The back story is even dumber. As the Giants huddled with the clock approaching double zeros, offensive coordinator Bob Gibson signaled in the hand-off. Gentlemen in the huddle protested it was crazy to run a play; just kneel down. But the previous week Pisarcik had changed a sideline call, and Gibson told him if he ever did again he would be waived. So though the name Pisarcik has become mud to generations of Giants fans, Gibson was really the chief culprit. Hall-of-Famer Csonka also bears blame. As the team walked toward the line, Csonka whispered to Pisarcik a ridiculous ultomato, that he wouldn't take the ball if the QB tried to give it to him. This contributed to the confusion that caused the drop.
(Linguistics note: An ultimatum is a form of demarche. An ultomato is what Amos and Andy issued in one of their best routines.)
Assuming the dialectic view of historical forces, reader Rob White defends the fiasco as leading to a necessary house-cleaning in the Giants organization. Bob Gibson was fired and never worked as a coach again. By the hammer of Grapthar, Giants fans, you were avenged! Other fallouts included the hiring of Bill Parcells and high draft picks well-used. White's haiku perspective,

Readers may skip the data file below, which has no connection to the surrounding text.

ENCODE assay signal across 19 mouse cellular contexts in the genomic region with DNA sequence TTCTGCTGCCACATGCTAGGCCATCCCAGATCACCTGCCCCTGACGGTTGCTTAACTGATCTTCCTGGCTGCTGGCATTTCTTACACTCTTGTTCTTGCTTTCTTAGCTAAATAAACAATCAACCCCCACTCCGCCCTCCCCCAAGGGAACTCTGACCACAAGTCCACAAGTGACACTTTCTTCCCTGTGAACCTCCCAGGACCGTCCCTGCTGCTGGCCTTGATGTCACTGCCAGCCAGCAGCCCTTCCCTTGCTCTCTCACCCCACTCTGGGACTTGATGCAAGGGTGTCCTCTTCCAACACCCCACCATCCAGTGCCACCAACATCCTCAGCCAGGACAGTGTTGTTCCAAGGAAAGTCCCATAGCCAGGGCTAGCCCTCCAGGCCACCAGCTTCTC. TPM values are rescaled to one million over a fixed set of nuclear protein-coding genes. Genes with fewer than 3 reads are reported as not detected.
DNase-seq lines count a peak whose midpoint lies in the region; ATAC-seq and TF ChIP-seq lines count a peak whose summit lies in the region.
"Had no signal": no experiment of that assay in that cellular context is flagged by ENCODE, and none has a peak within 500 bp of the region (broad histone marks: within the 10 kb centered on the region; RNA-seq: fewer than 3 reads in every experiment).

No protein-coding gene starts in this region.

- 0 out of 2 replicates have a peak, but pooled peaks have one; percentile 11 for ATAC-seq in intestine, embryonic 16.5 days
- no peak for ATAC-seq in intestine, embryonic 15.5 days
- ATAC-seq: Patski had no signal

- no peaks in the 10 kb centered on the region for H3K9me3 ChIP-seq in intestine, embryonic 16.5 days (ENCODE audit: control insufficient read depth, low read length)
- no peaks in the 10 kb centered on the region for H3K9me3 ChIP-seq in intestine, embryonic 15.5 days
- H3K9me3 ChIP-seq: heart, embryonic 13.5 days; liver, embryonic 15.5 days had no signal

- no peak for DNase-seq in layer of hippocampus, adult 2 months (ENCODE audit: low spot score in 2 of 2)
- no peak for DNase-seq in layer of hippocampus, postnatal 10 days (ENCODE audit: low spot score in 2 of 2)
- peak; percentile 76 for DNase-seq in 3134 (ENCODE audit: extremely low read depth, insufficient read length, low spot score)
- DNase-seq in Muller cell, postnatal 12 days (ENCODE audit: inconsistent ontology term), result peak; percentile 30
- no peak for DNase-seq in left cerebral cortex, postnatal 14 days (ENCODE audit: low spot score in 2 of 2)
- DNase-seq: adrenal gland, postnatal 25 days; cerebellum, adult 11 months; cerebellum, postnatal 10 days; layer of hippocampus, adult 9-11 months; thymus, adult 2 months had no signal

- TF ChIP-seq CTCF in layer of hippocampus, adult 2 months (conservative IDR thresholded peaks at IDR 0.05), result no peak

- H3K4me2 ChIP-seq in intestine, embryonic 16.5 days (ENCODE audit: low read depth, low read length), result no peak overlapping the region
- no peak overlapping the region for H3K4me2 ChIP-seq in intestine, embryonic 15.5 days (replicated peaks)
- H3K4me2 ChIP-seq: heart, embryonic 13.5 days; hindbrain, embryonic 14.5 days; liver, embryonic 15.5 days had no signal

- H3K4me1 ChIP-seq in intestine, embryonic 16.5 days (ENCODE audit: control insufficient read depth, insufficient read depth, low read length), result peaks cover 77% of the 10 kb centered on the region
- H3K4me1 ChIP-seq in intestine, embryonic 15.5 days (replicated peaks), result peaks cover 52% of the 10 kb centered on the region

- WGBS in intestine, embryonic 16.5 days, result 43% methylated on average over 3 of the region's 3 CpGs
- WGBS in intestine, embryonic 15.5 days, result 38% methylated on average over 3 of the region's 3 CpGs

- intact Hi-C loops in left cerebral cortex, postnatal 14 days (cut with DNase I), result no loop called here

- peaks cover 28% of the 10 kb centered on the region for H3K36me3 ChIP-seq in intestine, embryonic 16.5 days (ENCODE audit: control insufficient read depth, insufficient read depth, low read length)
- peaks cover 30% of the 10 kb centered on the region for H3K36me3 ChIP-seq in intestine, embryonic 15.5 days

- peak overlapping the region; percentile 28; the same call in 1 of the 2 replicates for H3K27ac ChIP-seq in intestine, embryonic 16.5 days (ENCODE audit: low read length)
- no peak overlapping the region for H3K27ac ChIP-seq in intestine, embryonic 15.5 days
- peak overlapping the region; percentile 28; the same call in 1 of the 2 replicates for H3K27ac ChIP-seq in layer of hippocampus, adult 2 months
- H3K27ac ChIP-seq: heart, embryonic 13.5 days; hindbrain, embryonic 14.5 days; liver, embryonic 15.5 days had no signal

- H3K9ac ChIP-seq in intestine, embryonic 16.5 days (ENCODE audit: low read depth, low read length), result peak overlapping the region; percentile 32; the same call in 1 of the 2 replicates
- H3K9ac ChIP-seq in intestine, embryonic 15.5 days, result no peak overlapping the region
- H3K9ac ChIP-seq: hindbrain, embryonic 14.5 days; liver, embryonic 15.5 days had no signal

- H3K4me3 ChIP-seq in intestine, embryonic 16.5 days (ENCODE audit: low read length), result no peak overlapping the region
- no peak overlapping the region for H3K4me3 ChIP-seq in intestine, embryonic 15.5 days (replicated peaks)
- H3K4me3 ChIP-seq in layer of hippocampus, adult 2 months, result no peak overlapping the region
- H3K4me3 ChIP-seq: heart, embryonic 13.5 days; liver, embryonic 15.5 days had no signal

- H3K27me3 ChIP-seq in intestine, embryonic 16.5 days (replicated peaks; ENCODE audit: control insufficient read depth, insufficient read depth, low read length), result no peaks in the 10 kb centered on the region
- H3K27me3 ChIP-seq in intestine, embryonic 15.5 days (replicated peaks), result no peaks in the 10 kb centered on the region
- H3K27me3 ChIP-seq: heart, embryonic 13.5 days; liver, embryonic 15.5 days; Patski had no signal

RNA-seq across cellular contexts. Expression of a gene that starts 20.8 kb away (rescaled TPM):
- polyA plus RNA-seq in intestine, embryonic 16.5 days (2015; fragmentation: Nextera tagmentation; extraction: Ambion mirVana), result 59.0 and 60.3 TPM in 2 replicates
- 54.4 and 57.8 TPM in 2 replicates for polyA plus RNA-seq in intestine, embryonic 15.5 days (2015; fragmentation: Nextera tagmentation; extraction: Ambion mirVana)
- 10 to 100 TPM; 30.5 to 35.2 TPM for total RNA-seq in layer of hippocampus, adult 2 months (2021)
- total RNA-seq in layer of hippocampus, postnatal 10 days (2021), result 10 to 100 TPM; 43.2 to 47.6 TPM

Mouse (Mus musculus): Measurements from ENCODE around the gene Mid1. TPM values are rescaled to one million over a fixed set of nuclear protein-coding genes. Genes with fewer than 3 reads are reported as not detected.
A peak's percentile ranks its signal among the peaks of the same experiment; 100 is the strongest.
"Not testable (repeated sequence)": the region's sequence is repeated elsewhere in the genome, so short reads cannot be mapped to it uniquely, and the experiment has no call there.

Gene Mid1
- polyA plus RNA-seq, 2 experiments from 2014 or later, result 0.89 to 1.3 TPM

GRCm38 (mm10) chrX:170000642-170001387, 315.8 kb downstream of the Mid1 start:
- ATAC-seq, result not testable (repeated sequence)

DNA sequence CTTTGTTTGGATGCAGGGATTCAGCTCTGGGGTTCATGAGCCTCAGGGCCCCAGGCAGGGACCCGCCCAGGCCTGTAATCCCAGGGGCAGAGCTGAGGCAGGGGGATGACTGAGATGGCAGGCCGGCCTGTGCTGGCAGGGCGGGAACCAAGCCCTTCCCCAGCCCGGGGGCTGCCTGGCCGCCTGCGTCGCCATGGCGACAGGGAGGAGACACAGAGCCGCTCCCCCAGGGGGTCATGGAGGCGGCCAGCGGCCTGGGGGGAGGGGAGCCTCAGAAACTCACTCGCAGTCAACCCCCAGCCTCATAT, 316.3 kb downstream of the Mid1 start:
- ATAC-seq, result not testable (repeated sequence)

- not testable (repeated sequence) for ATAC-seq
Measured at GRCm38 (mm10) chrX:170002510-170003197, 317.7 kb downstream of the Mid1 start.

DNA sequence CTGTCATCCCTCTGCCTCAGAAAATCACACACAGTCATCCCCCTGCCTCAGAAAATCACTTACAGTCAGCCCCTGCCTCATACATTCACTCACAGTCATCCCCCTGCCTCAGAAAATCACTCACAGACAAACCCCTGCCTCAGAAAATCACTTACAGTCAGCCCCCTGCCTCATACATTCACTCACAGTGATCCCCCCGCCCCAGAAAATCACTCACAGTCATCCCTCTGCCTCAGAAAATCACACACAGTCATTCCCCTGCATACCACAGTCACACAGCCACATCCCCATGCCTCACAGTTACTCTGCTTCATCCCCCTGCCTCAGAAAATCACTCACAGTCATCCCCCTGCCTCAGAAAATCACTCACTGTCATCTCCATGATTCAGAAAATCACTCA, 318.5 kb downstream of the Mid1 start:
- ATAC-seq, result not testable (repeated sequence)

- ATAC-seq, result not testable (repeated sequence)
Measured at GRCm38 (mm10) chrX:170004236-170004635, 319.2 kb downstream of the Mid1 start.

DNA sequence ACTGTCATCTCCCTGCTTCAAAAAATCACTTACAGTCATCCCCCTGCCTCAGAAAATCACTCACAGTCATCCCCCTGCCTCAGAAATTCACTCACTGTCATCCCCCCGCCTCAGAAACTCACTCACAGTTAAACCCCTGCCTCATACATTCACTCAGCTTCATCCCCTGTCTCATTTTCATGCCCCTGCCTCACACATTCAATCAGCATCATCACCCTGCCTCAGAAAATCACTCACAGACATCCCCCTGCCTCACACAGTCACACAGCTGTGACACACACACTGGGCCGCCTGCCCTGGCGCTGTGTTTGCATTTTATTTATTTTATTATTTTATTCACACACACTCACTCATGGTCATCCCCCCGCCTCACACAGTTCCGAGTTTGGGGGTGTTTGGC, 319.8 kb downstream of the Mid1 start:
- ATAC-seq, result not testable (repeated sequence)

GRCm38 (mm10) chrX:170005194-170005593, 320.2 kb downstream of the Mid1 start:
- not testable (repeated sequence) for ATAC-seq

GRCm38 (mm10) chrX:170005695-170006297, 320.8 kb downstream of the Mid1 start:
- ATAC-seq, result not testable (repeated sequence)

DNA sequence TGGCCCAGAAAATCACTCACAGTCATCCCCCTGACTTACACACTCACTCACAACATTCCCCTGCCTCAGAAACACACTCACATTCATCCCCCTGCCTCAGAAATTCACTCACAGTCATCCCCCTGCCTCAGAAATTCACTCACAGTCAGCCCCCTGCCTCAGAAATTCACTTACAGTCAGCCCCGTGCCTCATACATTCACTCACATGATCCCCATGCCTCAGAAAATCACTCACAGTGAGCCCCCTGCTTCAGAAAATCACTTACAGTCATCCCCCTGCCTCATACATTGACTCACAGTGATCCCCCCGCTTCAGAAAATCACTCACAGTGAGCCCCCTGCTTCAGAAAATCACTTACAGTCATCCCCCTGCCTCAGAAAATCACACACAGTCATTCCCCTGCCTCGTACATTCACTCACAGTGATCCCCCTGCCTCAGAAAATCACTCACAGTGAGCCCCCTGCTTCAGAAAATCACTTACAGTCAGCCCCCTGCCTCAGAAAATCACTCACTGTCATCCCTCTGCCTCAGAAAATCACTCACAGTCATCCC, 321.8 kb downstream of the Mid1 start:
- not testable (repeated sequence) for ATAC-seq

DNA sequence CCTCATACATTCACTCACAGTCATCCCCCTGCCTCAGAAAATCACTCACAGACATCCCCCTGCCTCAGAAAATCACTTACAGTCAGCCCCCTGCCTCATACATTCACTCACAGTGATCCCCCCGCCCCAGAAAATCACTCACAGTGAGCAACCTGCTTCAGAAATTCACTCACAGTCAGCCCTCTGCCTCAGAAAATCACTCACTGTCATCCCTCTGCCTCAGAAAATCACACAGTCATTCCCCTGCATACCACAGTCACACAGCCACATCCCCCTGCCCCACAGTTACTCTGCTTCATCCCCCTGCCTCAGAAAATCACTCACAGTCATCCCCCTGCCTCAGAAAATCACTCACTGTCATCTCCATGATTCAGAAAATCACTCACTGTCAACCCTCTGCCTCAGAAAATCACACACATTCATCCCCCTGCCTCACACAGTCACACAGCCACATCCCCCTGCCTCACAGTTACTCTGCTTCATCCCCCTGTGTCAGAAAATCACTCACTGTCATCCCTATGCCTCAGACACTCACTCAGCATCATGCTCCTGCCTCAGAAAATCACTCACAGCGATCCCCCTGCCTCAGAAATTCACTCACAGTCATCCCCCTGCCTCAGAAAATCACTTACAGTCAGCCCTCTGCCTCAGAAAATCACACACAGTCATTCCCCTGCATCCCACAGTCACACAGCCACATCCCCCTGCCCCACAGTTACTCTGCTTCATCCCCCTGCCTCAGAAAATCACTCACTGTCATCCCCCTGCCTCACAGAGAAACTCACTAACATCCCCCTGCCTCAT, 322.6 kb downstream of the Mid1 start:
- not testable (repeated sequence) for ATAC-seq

But Joe's gift to Herm begot
Simms, Taylor, Parcells.
Many readers proposed last year's play in which Steeler rookie Plaxico Burress caught a pass, fell down untouched, and then—forgetting the primary rules difference between college and pro football—spiked the rock. A Jacksonville player picked up the live ball and ran it back for six as Burress stood emanating waves of befuddlement. "SteveT" notes in haiku,
Burress spikes in err,
opponent returns for touch.
Cowher's brain seizes.
Reader Karen nominates Leon Lett for a second low-IQ distinction: the Super Bowl play in which, running for a seeming fumble-return touchdown against the Bills, Lett began prancing and preening at the 10-yard line, oblivious to the fact that Don Beebe was coming up on him from behind and about to take the ball back.
Reader Rod Hoffman notes that former Steelers WR Dave Smith, the second-most-famous Indiana of Pennsylvania product to perform in the NFL, once combined the above two blunders. In a 1971 game, Smith spiked as he crossed the goal line—except he had mistaken the 5-yard line for the goal line. The ball rolled through the end zone and went over to the opposition as a touchback.